Four Corners: WTF Media?
Sarah S. Menendez: The media obviously has a lot of issues that span over a great number of topics, national media, the big talking heads and night time news tend to focus on politics and one of the things they have been focusing a lot on has been sex scandals. I think it’s nothing new for us — that the media does this — but then we kind of have to question why this sort of coverage is normalized in American media. Anthony Weiner was a mess the first time and we think, ‘Okay that’s it he’s done,’ and then here he is running for mayor and the media glorifies this. And then he messes up again and media makes a circus of this whole situation. It’s just really embarrassing because there are so many political issues that are of importance at the same time and no one is covering it.
Lauren Shepherd: Americans are ready to move on, that’s what I think is the hard part is that the media is trying to gauge what Americans want to see and that’s the problem, the media needs to follow traditional journalism and they need to tell us what we need to hear, not what we want to hear. A lot of people in America just want something that is entertaining and are not focused on the real problems, but journalism needs to get passed that. That’s always been the problem with media, they are just feeding into the American’s queue.
SM: Yeah, it’s the whole entertainment vs. information problem.
Tyler Christian: I feel like that goes for anything in entertainment pretty much. TV, movies, music, they’re still trying to cash in on a fad that should’ve ended years ago, but it goes back to the fact that people still want it. At some point you just got to let it rest and move on, unfortunately that’s just the generation we’ve been put into. We’re reproducing everything.
LS: Speaking again about this whole generation thing where it constantly needs to be told the same thing over and over again. With things like Instagram and Twitter, it’s like our brains require it, you have to see it more than once.
Eli Heller: It’s interesting that whether or not a story gets published it has the most to do with shock value than anything. Which is just like, why has it come to that?! Is it a recent thing? It’s all online now, it’s so fast with IMing and Skype and texting, it’s all super immediate so they want to grab your attention and have you click on a story as soon as possible. Also, talking about sex scandals in the United States specifically — it makes me wonder if it’s like this in other countries. I have to say, it probably isn’t. Because, in European countries sex education is more prominent throughout education in general so people are less shocked with things that have to do with sex, so it wouldn’t be as big of news.
LS: That’s very true. I was just in Paris and they has big billboards and they had a picture of a condom and it says “I am your friend.” Like you said, it’s literally sex education.
SM: I think in these situations it’s so interesting because with media, media’s purpose is to tell us what is going on in the world. But now, it seems to be a reflection of everything bad that happens in this country, I feel like it no longer serves an informative purpose anymore, which is what is really frustrating. And with movies, music, and television, to a certain extent they are not supposed to inform, but they are at least supposed to be a reflection of society and making a statement about something. And as much as trailblazing journalists and people in the media try revolutionizing and changing things, it still gets drowned by all of these things. It’s so frustrating how this happens. Eli, you bring up a good point: when did this happen? Was it always like this? And I think the answer is no. The media has its ups and downs at any point of history, really. It’s sad to see that news organizations are struggling because of this and it is a reflection of society because the American people are no longer invested in being informed correctly.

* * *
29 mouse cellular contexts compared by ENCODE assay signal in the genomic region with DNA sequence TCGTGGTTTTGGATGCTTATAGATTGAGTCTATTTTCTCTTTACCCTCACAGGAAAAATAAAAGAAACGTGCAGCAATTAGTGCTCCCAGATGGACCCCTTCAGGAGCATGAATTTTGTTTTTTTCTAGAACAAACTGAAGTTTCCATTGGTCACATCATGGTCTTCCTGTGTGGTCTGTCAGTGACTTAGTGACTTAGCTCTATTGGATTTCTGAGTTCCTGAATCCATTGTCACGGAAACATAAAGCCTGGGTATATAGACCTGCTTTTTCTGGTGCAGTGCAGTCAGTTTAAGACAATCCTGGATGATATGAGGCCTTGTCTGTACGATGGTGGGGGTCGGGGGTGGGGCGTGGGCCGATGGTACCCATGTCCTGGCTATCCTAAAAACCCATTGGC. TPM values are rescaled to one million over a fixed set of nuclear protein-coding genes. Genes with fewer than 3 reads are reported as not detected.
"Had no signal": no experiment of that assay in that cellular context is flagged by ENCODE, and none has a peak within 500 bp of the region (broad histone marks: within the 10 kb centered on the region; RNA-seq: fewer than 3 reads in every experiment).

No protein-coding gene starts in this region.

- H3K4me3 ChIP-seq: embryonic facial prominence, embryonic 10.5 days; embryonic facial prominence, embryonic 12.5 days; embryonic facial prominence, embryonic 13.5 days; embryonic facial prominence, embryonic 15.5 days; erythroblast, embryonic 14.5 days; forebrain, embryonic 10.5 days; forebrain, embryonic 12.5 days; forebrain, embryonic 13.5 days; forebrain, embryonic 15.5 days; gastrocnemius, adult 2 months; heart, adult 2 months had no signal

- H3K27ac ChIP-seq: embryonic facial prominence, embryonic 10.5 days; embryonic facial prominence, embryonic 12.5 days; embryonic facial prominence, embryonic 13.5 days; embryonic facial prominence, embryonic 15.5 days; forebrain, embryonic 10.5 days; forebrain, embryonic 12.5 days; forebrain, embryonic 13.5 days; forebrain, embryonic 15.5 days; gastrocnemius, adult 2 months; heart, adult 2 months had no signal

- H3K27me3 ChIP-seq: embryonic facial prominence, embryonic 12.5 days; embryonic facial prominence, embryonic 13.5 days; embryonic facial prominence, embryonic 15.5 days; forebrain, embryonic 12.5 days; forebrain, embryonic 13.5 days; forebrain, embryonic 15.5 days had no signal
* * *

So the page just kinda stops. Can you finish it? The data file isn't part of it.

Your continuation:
TC: They are really only invested in their own ideology.
LS: There is no progression in the information that we are getting.
TC: There’s always that example of during the Boston bombings, there were several news networks that basically falsified information to get people to think that’s the truth and it never was. Also, you brought up trailblazing reporters and that’s a rare breed now, since everything is exactly the same.
LS: It all goes back to media integrity.
TC: And the worst thing is that those writers that are honest. Sure, may not be on the same scale as these other big people are, but at least they are being honest about what they are saying. There are all these journalists in the media that are doing the opposite.
SM: I think that what you just said brings up such a great point. I think us as journalists — it sucks because there is this whole concept of selling your soul to mainstream media because right now we are going off into the world as young journalists and at least for me, the question is do I go and become an honest journalist who never gets recognized for their work or do I go to a mainstream publication where my work is probably going to be weeded down by the messages they are trying to portray. That’s what has become of the media.
Tyler Christian is a third-year film and media Studies major. He can be reached at email@example.com.
Eli Heller is a fourth-year literary journalism and art history double-major. He can be reached at firstname.lastname@example.org.
Sarah S. Menendez is a third-year political science and literary journalism double-major. She can be reached at email@example.com.
Lauren Shepherd is a fourth-year literary journalism major. She can be reached at firstname.lastname@example.org.